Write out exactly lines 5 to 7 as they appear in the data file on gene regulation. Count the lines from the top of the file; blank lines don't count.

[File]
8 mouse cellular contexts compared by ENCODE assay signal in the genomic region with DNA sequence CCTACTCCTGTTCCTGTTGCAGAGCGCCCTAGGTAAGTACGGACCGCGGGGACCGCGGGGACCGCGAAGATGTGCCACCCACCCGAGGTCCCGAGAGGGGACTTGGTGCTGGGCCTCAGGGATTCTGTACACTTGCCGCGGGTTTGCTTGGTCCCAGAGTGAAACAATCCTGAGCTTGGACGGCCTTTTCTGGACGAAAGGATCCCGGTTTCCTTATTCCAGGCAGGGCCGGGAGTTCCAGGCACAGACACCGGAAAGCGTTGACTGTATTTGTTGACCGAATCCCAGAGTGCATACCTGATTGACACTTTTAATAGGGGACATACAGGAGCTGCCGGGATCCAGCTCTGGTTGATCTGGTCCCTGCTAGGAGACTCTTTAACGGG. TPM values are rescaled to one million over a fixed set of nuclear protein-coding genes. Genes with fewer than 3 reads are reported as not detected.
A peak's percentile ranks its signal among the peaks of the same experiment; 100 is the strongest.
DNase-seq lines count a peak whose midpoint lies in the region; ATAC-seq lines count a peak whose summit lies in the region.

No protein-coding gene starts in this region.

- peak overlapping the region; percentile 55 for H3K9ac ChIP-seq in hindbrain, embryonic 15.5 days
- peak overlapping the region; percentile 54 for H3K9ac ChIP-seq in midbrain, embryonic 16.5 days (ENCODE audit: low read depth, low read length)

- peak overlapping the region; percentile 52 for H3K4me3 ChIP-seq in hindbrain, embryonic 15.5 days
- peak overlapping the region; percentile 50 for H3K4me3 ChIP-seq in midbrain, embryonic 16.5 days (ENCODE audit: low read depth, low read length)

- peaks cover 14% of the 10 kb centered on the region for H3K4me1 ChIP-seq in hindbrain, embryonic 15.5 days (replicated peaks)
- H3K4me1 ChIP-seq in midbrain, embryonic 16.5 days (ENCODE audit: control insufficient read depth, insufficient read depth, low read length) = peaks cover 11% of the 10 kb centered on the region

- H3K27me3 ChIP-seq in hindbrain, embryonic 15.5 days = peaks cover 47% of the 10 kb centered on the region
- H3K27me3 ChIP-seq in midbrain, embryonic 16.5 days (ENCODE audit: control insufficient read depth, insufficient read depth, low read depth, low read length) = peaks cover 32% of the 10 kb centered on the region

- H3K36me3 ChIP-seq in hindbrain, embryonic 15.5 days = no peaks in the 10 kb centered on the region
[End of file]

- peak overlapping the region; percentile 55 for H3K9ac ChIP-seq in hindbrain, embryonic 15.5 days
- peak overlapping the region; percentile 54 for H3K9ac ChIP-seq in midbrain, embryonic 16.5 days (ENCODE audit: low read depth, low read length)

- peak overlapping the region; percentile 52 for H3K4me3 ChIP-seq in hindbrain, embryonic 15.5 days